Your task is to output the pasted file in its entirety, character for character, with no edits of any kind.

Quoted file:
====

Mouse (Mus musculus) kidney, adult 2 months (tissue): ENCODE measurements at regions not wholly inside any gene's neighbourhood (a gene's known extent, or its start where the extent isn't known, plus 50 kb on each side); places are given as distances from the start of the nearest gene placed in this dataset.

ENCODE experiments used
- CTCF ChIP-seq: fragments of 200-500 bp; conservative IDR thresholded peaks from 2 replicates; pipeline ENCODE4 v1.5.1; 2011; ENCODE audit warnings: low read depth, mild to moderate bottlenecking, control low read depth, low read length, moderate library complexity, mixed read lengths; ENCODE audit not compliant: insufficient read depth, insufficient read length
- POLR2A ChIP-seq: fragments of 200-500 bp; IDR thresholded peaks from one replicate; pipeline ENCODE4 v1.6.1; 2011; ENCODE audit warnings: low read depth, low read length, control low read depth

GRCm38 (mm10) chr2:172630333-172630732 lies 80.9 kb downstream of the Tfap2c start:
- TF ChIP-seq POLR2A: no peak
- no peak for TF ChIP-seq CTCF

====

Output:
Mouse (Mus musculus) kidney, adult 2 months (tissue): ENCODE measurements at regions not wholly inside any gene's neighbourhood (a gene's known extent, or its start where the extent isn't known, plus 50 kb on each side); places are given as distances from the start of the nearest gene placed in this dataset.

ENCODE experiments used
- CTCF ChIP-seq: fragments of 200-500 bp; conservative IDR thresholded peaks from 2 replicates; pipeline ENCODE4 v1.5.1; 2011; ENCODE audit warnings: low read depth, mild to moderate bottlenecking, control low read depth, low read length, moderate library complexity, mixed read lengths; ENCODE audit not compliant: insufficient read depth, insufficient read length
- POLR2A ChIP-seq: fragments of 200-500 bp; IDR thresholded peaks from one replicate; pipeline ENCODE4 v1.6.1; 2011; ENCODE audit warnings: low read depth, low read length, control low read depth

GRCm38 (mm10) chr2:172630333-172630732 lies 80.9 kb downstream of the Tfap2c start:
- TF ChIP-seq POLR2A: no peak
- no peak for TF ChIP-seq CTCF